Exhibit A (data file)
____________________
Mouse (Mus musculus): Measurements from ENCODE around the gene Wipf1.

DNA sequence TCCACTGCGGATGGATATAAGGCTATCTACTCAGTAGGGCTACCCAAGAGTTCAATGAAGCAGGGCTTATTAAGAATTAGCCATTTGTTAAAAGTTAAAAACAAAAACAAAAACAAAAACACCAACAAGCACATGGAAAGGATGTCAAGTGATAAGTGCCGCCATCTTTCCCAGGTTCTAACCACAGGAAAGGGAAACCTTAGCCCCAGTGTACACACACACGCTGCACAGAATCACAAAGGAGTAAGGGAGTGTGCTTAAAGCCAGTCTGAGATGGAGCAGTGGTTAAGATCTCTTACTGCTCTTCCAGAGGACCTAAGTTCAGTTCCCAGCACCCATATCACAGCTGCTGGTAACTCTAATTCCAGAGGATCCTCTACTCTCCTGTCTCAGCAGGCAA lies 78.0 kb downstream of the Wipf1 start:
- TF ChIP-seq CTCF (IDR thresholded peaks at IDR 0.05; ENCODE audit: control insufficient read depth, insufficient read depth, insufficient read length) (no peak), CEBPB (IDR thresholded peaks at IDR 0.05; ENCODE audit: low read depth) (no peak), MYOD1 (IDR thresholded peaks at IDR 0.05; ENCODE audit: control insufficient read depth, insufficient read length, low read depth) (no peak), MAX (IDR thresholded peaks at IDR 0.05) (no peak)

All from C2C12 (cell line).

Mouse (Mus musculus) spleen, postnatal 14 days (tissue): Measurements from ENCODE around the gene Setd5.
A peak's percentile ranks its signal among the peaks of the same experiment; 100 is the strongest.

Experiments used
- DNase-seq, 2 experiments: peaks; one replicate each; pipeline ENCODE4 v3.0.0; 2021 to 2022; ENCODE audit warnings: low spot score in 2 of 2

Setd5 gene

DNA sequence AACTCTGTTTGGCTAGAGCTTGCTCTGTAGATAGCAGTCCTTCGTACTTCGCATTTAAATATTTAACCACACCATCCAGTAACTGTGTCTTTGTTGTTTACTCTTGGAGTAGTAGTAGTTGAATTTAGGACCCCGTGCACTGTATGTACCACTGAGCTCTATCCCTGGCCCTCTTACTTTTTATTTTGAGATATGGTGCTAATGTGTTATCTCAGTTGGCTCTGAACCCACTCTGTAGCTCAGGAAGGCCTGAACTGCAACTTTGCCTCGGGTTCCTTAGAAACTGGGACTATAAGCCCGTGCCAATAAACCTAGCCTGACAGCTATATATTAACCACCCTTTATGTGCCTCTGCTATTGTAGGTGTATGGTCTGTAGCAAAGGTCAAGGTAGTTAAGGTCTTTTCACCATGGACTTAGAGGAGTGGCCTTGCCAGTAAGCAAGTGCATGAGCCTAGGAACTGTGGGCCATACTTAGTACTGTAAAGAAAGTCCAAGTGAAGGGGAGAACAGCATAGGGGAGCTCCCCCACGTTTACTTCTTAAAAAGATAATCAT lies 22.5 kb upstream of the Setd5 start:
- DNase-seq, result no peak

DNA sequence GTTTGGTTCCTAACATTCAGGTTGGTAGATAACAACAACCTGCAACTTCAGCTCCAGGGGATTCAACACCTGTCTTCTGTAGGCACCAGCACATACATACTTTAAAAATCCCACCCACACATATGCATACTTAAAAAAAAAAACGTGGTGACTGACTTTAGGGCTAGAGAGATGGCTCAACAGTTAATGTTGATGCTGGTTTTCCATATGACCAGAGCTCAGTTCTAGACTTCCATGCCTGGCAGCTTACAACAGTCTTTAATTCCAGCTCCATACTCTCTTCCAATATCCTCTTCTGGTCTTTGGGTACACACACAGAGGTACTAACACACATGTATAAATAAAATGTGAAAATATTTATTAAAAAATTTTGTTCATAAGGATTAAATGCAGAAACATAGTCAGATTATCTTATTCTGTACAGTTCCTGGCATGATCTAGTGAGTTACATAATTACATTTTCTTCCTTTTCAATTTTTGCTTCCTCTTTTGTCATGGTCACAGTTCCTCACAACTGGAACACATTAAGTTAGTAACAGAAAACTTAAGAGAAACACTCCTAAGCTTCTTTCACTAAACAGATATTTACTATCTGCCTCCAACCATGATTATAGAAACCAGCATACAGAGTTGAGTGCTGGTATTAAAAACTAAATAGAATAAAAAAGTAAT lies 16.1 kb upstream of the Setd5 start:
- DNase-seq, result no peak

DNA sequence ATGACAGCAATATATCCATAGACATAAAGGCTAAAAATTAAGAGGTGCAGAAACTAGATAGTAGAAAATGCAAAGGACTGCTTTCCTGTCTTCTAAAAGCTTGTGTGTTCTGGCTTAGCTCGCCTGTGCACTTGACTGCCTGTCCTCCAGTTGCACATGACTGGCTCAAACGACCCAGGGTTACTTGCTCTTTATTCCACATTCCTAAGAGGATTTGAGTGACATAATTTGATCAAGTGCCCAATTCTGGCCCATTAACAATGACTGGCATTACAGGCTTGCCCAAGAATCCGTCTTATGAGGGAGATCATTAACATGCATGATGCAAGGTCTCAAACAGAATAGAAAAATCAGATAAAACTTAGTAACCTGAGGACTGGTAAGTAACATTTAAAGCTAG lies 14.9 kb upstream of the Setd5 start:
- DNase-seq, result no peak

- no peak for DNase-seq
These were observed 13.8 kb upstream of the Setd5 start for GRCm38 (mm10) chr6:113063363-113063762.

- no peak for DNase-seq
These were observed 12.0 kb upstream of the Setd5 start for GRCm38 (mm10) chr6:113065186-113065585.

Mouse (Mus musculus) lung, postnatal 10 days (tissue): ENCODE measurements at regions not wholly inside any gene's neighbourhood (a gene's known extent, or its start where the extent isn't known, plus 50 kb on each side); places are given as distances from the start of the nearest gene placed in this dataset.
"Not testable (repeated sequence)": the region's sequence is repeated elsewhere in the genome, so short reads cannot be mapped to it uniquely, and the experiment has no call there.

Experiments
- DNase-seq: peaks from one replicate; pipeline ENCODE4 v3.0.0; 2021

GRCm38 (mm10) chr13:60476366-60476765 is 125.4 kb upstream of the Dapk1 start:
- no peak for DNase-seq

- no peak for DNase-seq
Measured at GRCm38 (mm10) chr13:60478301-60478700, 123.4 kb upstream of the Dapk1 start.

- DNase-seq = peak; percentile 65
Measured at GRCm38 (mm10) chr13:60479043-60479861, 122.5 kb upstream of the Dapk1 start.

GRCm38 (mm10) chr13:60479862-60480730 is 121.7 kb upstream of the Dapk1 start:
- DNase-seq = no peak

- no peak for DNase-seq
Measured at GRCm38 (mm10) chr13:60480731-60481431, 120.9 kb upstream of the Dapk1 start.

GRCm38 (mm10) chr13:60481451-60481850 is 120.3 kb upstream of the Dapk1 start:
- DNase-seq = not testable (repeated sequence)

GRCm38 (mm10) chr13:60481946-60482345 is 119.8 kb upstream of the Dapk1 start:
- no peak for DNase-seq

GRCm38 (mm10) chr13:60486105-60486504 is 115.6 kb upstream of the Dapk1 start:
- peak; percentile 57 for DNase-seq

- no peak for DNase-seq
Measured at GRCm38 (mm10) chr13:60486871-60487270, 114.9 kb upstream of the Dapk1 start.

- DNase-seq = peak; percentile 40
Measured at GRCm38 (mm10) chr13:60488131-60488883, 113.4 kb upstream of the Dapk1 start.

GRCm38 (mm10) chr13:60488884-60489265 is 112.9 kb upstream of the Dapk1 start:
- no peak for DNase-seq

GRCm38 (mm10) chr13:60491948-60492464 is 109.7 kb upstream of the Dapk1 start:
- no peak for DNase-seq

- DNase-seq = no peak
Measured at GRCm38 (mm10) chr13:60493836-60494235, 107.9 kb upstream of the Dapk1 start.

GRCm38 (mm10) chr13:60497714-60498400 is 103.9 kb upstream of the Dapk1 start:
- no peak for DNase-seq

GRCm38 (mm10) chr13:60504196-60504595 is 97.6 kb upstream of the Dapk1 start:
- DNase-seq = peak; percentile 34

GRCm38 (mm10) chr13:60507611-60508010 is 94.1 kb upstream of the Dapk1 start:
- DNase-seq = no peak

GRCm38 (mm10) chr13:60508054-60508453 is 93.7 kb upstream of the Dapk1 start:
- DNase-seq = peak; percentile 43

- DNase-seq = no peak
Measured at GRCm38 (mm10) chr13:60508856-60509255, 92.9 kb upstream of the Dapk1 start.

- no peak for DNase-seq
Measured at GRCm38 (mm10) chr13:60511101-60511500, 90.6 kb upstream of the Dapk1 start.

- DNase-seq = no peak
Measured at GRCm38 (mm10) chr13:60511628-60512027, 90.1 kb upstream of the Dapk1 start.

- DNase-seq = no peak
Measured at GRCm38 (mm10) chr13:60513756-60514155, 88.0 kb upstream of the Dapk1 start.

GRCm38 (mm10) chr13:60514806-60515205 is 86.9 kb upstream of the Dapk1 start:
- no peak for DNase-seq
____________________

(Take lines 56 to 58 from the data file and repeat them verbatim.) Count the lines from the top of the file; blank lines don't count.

GRCm38 (mm10) chr13:60508054-60508453 is 93.7 kb upstream of the Dapk1 start:
- DNase-seq = peak; percentile 43

- DNase-seq = no peak